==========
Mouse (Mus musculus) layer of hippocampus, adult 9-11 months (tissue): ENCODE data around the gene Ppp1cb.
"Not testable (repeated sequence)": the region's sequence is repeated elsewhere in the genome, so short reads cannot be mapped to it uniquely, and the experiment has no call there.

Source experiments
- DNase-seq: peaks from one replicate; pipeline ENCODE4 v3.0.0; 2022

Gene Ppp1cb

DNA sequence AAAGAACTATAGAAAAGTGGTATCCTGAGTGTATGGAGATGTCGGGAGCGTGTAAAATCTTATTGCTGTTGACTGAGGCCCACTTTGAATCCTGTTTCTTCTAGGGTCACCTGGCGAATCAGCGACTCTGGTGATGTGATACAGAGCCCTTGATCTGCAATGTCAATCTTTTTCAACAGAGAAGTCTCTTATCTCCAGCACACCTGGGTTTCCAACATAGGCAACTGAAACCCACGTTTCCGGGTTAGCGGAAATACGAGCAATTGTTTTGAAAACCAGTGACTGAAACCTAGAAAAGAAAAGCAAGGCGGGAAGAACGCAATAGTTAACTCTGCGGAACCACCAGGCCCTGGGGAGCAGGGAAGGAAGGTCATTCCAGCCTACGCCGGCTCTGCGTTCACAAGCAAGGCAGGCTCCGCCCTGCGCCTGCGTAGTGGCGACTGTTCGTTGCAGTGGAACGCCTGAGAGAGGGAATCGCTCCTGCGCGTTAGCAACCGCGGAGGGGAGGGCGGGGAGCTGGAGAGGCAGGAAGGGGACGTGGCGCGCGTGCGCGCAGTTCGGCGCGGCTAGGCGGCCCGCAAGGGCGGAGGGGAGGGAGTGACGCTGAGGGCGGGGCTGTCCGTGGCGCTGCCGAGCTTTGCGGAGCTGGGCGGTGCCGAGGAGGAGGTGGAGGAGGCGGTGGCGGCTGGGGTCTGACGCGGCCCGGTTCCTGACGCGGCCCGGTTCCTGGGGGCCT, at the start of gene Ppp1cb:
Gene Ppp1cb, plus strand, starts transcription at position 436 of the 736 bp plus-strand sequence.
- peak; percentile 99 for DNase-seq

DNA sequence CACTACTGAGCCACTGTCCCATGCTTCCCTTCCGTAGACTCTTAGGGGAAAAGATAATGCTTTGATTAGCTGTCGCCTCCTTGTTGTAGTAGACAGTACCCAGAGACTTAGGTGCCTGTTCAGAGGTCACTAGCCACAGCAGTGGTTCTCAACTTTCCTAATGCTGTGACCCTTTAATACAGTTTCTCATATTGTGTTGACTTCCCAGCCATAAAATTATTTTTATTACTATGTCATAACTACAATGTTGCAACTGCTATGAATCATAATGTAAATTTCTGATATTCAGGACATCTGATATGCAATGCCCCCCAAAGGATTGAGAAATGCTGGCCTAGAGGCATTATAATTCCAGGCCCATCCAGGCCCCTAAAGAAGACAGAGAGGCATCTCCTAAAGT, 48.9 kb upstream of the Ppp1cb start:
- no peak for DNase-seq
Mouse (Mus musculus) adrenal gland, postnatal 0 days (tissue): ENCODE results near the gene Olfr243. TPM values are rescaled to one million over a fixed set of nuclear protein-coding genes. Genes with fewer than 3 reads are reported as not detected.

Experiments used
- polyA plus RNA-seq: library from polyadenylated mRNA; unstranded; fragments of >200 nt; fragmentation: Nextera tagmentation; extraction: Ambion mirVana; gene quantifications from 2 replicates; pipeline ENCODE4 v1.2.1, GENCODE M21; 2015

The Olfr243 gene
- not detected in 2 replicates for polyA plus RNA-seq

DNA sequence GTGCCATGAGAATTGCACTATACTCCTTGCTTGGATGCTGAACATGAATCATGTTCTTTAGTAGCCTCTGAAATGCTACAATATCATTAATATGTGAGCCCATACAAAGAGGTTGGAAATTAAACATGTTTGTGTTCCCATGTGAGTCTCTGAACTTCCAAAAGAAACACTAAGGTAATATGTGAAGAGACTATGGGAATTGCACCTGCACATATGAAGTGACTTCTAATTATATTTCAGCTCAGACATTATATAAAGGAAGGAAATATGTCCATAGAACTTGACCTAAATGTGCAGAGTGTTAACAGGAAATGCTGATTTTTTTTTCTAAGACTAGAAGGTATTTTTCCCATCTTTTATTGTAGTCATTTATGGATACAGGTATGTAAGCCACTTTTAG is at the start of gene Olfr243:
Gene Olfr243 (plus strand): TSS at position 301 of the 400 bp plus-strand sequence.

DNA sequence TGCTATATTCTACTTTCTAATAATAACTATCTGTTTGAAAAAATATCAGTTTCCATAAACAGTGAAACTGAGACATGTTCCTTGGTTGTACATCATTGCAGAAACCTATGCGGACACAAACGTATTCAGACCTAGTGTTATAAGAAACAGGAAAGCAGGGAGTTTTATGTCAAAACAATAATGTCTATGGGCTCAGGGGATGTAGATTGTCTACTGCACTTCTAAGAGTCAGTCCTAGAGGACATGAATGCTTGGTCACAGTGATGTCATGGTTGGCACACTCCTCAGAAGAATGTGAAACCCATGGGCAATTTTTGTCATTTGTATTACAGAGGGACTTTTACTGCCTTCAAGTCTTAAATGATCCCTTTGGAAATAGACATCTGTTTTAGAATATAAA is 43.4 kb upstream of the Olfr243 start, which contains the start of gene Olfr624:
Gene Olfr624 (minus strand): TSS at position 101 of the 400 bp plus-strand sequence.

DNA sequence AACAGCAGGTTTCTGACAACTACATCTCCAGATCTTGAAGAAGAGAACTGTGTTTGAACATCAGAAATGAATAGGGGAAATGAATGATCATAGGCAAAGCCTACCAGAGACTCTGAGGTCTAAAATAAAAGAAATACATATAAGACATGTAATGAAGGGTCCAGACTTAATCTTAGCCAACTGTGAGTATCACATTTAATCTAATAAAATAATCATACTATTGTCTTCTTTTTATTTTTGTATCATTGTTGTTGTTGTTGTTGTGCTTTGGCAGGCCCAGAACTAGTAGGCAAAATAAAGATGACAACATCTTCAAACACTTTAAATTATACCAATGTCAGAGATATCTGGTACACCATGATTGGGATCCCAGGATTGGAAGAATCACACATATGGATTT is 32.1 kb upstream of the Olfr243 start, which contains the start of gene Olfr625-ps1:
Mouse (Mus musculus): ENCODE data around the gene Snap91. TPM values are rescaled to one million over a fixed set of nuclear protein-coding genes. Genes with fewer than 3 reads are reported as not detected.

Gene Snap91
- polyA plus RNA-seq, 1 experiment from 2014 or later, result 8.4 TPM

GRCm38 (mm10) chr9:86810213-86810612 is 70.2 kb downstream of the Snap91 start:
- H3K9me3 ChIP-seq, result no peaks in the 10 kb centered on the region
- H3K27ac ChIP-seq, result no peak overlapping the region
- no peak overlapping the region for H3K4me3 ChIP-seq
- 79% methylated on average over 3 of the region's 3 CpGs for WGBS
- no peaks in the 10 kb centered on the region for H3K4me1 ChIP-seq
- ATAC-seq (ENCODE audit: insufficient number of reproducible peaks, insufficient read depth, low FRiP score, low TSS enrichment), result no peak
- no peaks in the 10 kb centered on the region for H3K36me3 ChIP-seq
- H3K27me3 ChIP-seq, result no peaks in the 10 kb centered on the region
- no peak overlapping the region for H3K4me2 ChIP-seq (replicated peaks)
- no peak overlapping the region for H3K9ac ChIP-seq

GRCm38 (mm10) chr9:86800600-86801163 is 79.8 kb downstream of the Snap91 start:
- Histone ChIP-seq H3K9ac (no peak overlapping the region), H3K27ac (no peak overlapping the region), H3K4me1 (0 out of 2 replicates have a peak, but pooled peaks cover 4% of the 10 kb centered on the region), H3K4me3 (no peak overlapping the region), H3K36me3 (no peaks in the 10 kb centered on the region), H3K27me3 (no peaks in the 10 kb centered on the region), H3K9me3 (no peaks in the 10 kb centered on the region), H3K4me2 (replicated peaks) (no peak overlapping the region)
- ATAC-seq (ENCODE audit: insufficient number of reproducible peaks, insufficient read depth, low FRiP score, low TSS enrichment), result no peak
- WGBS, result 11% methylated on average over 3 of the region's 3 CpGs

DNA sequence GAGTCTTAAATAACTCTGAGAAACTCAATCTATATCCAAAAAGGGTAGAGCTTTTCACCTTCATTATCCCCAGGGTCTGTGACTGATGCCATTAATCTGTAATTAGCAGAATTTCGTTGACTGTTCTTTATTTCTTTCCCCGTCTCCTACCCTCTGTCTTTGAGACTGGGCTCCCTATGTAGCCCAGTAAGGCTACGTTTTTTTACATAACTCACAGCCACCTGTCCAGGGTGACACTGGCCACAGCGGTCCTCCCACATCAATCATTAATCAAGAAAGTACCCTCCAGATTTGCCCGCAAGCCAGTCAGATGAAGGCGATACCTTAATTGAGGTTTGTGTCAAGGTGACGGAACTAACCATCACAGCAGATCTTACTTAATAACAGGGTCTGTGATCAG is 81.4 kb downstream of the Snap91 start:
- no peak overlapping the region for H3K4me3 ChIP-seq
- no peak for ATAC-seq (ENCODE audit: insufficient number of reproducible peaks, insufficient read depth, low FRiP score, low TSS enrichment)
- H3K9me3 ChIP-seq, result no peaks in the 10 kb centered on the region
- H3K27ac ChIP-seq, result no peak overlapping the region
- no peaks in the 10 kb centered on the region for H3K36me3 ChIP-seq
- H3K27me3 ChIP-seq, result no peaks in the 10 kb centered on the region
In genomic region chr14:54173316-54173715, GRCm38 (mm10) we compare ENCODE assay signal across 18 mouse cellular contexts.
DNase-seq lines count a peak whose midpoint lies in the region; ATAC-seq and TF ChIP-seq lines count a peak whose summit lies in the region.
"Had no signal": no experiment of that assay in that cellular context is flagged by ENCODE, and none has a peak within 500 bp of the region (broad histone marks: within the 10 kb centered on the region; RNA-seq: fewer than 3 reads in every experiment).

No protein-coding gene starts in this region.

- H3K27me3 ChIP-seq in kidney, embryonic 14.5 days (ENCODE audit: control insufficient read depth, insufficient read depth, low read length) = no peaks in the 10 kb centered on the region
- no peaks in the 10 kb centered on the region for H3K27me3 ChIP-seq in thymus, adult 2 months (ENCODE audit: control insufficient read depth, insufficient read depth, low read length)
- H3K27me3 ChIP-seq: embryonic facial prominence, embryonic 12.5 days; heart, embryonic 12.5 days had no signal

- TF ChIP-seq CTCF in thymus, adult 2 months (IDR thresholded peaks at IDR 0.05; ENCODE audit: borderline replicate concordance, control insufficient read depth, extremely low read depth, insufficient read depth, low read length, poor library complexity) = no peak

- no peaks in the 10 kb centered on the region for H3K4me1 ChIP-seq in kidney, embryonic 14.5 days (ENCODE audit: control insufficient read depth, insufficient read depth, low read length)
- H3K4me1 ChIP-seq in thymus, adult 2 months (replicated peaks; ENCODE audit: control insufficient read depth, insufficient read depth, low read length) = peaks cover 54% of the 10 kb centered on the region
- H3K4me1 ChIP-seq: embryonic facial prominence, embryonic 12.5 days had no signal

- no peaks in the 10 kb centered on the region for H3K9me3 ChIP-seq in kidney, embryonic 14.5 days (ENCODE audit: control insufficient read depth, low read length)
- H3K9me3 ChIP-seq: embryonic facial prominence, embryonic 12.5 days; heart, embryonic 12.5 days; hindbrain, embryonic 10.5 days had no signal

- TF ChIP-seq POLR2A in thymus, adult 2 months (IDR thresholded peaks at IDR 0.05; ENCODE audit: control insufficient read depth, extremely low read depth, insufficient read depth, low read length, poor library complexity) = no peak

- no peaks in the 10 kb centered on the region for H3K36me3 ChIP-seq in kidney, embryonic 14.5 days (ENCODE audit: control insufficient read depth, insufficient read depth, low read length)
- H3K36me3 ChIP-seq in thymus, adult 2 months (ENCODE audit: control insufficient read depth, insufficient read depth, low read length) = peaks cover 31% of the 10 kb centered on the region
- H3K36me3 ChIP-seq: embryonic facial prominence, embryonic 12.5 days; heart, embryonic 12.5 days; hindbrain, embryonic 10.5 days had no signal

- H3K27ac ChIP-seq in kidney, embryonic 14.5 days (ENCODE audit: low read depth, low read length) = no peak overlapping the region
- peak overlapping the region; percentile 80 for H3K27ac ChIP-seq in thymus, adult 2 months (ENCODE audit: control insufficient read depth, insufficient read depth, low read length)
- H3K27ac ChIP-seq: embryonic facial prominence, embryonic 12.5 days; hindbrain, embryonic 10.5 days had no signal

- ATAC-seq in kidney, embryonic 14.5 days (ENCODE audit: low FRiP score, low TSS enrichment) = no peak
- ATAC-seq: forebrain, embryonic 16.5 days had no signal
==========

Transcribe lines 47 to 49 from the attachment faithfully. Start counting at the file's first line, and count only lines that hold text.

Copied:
DNase-seq lines count a peak whose midpoint lies in the region; ATAC-seq and TF ChIP-seq lines count a peak whose summit lies in the region.
"Had no signal": no experiment of that assay in that cellular context is flagged by ENCODE, and none has a peak within 500 bp of the region (broad histone marks: within the 10 kb centered on the region; RNA-seq: fewer than 3 reads in every experiment).

No protein-coding gene starts in this region.